Bias and Payoff

A random piece generated the following:

We know but try not to believe that it is impossible to erase bias in anything created by a human, as human bias is inevitable. Some engineers (social, civil, name your kind) will offer to detect bias and correct for it article by article, act by act. Yet, to solve for evidence of bias in how people choose articles, or acts or words or deeds, is to solve for a math problem without first clustering a set of laws or hypotheses that pertain to the problem at large, i.e. without encompassing the problem holistically. The only way to control for bias in anthropomorphic products is to have a series of anti/corrective procedures, fading into multiplicity, perhaps somewhat like solving for the value of pi. The right way to run that ‘evidence of bias and correction for it’ experiments would be  to solve for both hypothesis and application problems simultaneously. Otherwise, the solution to problems would be equivalent to examining already-biased data and piling up evidence of certain degrees of bias without looking at why those biases exist.

The missing problem — in the whole field of machine learning, deep learning, AI and cognitive manipulation of political-economic populations, socio-political power and attribute-signalling furore — is why, given a choice (and not just between yes/no, such as in business or consumer choice models, or controlled experiments) individuals and groups choose one way and for one type of eventual result rather than others.

The calculation of outcome is not quite as cerebral as in chess. And people often choose to keep or return to homeostasis, i.e. to maintain what keeps them happy and fulfilled or to engineer outcomes in the common world that would bring them (as preferred group, not just one participating group) the lost homeostasis. Rarely do people choose for an outcome not yet imagined, and rarely are they willing to follow along without cognitive pictures of what the future will look like.

Bias is linked to payoff; ethically, it is impossible to remove human bias as long as we cannot solve the gnarls of human motivation.

It would perhaps be more desirable and fruitful to control for bias and payoff rather than attempt to remove the bias at all (even by cancelling out a negative with a positive). The calculation of payoff and satisfaction is a long derivation, and only a long game will ensure evidence that stands up to scrutiny as well as means to manage that evidence.

The real game in the digital world now is the vast experiments of controlled human emotion and behavior, which can be played by anyone who wants to ‘make an impact’ in the worlds linked up to social media, but are especially visible and truly formidable as platforms under names such as Google and Facebook. Data-driven regimes are perfect for both (1) convincing digitally docile populations to believe in the veracity of small steps and changes and choices as narrated within the framework of justice (righting wrongs, reversing damage) outcomes, and (2) gradually manipulating them to think and believe in digitally calculable ways. The Panopticon meets The Foundation trilogy.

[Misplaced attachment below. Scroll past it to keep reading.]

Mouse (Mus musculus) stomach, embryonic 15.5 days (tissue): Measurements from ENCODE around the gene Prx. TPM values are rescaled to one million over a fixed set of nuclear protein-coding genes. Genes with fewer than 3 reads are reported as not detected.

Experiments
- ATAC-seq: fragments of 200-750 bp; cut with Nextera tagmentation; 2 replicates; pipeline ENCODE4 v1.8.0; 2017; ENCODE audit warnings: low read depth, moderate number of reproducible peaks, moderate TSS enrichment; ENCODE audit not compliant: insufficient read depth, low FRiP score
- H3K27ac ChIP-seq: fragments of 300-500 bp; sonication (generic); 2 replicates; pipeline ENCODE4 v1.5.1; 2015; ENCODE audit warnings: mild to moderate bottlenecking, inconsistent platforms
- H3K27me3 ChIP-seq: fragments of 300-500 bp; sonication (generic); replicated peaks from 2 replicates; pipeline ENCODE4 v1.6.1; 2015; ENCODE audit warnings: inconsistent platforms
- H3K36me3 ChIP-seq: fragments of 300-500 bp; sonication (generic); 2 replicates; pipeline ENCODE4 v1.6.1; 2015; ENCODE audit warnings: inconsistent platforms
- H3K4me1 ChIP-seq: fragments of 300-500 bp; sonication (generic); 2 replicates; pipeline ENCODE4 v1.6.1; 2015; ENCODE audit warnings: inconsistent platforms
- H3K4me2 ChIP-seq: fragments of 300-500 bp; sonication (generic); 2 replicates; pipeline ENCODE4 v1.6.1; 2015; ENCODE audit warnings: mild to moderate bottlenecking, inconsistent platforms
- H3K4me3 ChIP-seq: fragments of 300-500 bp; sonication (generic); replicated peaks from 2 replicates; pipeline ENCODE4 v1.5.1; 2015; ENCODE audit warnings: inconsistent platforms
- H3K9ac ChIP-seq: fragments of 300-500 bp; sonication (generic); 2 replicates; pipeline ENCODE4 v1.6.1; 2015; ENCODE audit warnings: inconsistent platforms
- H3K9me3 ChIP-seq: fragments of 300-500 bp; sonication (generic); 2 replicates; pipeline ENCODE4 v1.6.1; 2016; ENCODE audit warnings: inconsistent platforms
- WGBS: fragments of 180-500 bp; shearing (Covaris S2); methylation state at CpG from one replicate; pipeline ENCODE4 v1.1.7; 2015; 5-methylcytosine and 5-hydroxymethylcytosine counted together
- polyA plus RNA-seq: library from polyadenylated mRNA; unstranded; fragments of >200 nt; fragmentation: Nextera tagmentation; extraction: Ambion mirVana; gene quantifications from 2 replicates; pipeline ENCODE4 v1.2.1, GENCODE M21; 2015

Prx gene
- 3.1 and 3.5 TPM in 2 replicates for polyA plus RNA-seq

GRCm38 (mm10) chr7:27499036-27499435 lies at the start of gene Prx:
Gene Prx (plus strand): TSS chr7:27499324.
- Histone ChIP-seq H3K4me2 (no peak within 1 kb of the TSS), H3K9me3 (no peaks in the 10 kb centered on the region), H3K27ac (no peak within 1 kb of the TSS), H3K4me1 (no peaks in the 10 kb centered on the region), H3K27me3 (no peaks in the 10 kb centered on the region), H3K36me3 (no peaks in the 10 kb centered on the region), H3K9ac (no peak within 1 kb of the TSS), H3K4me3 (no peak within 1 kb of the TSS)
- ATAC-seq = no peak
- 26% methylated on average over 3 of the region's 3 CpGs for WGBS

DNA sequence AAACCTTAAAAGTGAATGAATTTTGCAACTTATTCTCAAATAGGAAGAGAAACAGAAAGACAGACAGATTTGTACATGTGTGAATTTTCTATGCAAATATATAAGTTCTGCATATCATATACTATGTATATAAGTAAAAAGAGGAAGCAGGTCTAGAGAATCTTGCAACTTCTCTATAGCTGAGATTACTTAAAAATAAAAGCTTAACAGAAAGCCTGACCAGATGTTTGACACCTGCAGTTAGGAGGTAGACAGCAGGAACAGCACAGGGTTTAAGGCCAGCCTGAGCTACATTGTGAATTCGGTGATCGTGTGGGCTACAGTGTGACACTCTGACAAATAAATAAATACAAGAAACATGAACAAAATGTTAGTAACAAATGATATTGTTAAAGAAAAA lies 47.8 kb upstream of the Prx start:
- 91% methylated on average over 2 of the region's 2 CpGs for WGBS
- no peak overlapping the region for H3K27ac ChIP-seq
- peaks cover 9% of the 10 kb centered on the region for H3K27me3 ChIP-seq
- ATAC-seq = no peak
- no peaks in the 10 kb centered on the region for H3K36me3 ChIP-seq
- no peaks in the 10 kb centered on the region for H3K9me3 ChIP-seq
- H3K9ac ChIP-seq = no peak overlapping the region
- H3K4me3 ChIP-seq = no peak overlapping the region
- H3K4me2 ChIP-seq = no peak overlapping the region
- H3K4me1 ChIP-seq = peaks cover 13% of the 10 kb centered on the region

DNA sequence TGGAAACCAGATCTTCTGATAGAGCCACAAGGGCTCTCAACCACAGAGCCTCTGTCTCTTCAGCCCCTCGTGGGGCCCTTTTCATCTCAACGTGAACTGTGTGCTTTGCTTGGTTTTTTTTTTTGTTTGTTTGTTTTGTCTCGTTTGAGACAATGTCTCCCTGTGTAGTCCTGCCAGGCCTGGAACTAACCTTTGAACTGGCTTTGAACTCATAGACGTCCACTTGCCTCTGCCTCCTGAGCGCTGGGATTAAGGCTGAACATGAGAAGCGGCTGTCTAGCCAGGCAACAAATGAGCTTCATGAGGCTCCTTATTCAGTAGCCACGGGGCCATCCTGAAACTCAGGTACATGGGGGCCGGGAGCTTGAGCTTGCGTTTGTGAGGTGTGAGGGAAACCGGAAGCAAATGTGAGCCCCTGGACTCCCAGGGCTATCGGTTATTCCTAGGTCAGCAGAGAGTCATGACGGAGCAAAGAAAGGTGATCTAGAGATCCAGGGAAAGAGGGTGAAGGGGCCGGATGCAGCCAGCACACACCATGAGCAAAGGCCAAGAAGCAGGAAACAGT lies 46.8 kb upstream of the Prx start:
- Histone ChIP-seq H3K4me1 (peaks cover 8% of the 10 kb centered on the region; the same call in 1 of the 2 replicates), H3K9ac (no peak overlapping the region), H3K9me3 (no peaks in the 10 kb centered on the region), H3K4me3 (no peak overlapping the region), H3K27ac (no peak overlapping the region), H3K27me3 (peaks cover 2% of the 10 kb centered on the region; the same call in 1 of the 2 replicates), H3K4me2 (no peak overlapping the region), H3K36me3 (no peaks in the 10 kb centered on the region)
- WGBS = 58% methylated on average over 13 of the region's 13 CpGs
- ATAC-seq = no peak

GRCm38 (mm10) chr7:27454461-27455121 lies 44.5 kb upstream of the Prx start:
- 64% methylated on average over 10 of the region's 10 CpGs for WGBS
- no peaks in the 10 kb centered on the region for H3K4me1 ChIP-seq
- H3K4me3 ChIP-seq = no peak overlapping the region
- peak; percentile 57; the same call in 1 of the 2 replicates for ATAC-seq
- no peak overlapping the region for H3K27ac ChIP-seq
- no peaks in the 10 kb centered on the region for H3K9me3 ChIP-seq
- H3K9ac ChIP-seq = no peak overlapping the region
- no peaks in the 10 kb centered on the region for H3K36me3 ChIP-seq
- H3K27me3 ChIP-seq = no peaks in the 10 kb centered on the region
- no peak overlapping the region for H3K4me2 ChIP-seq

Facing Violence

In a week during which several deaths have been recorded in India – in each, the perpetrators belonged to a social group who did not wish to enter an economic or social contract with individuals from another social group perceived as simultaneously inferior and locally oppressive, and wherein each symbolic action (words, raising the national flag on Republic Day was the offensive trigger for violent retaliation (Chandan in Kasganj, Manjunath in Bangalore, Ankit in Delhi)- I connect the news to an incident I witnessed in Kolkata.

On Jan 28th, late at night, I observed three women being threatened with violent communal retaliation by an Uber driver because one of these women questioned the driver’s peremptory ride cancellation after the car was loaded and the trip had started. The driver told them to get out, physically intimidated them, declared he would block their street departure location with his car all night, and if the women didn’t shut up he would bring people back from Kidderpore. (The driver obviously guessed enough about his passengers to threaten them with violence from a different religious community). All this under the benign and smiling presence of local traffic policemen, who blamed the women because they couldn’t detain the driver.

Violence becomes real when it is personal. Up close, it is also a large emotion, inciting us to large actions. If we have learned to exteriorize and blame all our misfortunes on the ‘Other’ and its deliberate malice (person, group, entity, event), we enter the justificatory realm of virtuous scapegoating.

If I say my city has changed in 20 years, I will likely be called a bigoted bhakt or worse in India, a vile Islamophobe in the U.S., and a Modi-moron in my old discursive academic world (which told me to leave since was an unprogressive settler colonial anyway). My good interlocutors will throw Ayodhya, Kashmir, NE India and Trump at me (lumped under an imagined category in their heads that they mis-read from Anglophone media; they still ask, ‘You speak Hindu?’ To which I say I don’t).

In that accusatory and reformist narrative, women such as these in the Uber tale are collateral damage in the necessary revolution of the world and the righting of historical wrongs.